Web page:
- Rating: 3.78
- Age: Turned 27 on May 10
- 2021 Stats: 58 G, 104 PA. 6 HR, 15 RBI, .209/.298/.484 = .782 OPS (107 OPS+), -0.7 bWAR
- 2021 Earnings: Pre-arbitration.
- 2022 Status: Selected by Nationals in AAA portion of Rule 5 draft
In the raging dumpster fire that was the Diamondbacks 2021 season, Andrew Young gave a brief glimmer of promise in the earliest parts of the year. Specifically being that his first four hits were all HRs in his first 15 PA (albeit over the course of a calendar month), with half of them coming in a Pinch Hitting role. Looking like he could potentially be a potent weapon off of the bench, Young was rewarded with three things: a spacious chunk of pine to warm, a shorter leash than something called a “Josh Reddick”, and an extended trip to the Biggest Little City. How did such a (semi-)promising beginning culminate into a measly 17 MLB starts and 104 PA when Reddick didn’t even make his D-Backs debut until a week after Young had hit the fourth of those aforementioned HRs? We’ll look over a brief history of Young to get an idea of why Torey (a man fondly known for having too much faith in his guys) had shown precious little faith in Young.
Drafted in the 37th round of 2016 as a Senior sign out of Indiana State by the Cardinals, he was later functionally a throw-in used by St. Louis to acquire Paul Goldschmidt. Not a particularly intriguing prospect due to defensive limitations and swing-and-miss concerns, he nevertheless enjoyed a fairly swift rise through the ranks on the back of three things that he did particularly well; those three being: pulling the ball, getting those pulled balls airborne, and hitting those pulled flyballs hard.
He also was apparently the Salutatarian in the same Spherical Fashion program of which Tim Locastro became Valedictorian (seriously, those dudes wore a lot of pitches coming up), but that’s much less important than the other three factors. His ever escalating HR totals in the Minors forced Hazen’s hand in the prior iteration of a D-Backs disaster, and he acquitted himself about as reasonable as could be expected from a 37th rounder. His 2020 showing earned him another opportunity to show his stuff in the season that followed, which concludes our brief history lesson.
With context in hand for what contributed largely to his success in the Minors, we can look back at his MLB time and see that he had more difficulty getting the ball in the air than at almost any stop in the Minors and far more difficulty than even that with pulling the ball. He was still hitting the ball slightly harder than MLB average (fractionally missing a tie with Marte for the hardest hit of the season), but that was only when he was making contact. The suspected swing-and-miss issues bared their fangs with such ferocity that his borderline untenable 29.4 K% in 2020 jumped far beyond that border to an unplayable 43.3% in 2021; the strikeout issues persisting even when sent down to AAA.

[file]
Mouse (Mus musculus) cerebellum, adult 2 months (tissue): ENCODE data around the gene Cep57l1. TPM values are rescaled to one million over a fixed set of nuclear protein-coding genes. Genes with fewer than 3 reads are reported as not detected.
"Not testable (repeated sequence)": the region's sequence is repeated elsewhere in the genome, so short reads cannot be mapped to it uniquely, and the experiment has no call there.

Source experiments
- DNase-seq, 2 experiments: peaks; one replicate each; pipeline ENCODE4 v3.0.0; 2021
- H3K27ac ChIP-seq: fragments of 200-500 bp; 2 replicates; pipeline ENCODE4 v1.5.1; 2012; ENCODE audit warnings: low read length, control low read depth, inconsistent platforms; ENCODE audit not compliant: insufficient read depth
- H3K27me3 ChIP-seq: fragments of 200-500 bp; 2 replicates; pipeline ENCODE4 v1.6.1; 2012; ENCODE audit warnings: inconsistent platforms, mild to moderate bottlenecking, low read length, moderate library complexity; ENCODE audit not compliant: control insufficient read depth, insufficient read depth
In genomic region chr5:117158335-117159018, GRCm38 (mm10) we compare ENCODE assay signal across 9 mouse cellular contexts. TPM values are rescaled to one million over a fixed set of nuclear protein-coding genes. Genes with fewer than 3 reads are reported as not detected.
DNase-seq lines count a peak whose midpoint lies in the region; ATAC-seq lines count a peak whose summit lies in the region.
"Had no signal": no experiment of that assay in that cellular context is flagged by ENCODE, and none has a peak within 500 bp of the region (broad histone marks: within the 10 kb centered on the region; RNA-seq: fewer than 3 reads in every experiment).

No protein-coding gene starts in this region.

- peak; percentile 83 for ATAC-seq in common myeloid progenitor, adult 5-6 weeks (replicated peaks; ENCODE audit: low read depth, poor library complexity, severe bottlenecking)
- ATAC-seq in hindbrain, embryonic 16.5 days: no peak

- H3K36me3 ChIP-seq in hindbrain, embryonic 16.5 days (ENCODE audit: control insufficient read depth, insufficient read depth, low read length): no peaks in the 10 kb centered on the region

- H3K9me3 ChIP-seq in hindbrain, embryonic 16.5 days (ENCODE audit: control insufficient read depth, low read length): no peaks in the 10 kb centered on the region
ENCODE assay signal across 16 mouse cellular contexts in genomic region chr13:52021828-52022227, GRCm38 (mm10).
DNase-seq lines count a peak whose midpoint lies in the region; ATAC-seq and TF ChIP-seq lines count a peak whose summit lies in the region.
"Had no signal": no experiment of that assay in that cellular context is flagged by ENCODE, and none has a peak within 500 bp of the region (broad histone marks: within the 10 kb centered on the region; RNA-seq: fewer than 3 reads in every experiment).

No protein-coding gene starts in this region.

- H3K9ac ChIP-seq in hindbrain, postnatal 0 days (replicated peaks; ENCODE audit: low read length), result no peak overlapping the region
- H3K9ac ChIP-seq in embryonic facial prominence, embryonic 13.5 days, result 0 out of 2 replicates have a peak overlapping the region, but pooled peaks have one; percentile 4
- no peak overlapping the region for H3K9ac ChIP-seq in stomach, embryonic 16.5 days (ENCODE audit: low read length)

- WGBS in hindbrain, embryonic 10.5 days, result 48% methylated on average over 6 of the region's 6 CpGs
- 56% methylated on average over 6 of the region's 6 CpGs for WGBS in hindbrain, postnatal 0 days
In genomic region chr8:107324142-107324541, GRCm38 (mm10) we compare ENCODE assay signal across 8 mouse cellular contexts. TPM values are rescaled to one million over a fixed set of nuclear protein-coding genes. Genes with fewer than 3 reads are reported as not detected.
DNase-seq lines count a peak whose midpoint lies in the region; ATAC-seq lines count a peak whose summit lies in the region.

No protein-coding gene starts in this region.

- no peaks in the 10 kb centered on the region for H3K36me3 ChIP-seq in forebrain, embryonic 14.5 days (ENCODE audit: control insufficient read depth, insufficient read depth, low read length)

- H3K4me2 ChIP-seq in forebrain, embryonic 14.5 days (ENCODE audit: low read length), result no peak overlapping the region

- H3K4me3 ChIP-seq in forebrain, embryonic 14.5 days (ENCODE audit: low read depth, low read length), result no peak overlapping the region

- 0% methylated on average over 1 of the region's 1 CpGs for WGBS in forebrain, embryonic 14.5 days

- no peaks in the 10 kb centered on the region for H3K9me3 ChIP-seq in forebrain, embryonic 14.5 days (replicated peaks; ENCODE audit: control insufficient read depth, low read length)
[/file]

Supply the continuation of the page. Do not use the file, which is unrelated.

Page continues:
The offensive peripherals were bad enough, but combined with his -10 DRS(!) in 138 innings at 2B and his failed attempts to cosplay as a 3B/LF likely torpedoed what little motivation Torey had to run Young out in any role other than a PH. Young’s offensive contributions in that role dragged his wRC+ up into a positive range, but one can’t help but think how the short leash he was given and an inability to see pitching on a consistent basis adversely affected his timing and his value added to the team.
His outlook must have completely shifted in the eyes of the Front Office, to the point that Young was outrighted off of the 40-Man roster and wasn’t even given a spot on the AAA roster. This exposed him to the AAA portion of the Rule V Draft, where he was taken by the Nationals with the 3rd pick. Andrew Young has proven coming up that his tale is one of a true underdog, and I personally wish the guy nothing but success; even if it won’t be in a D-Backs jersey.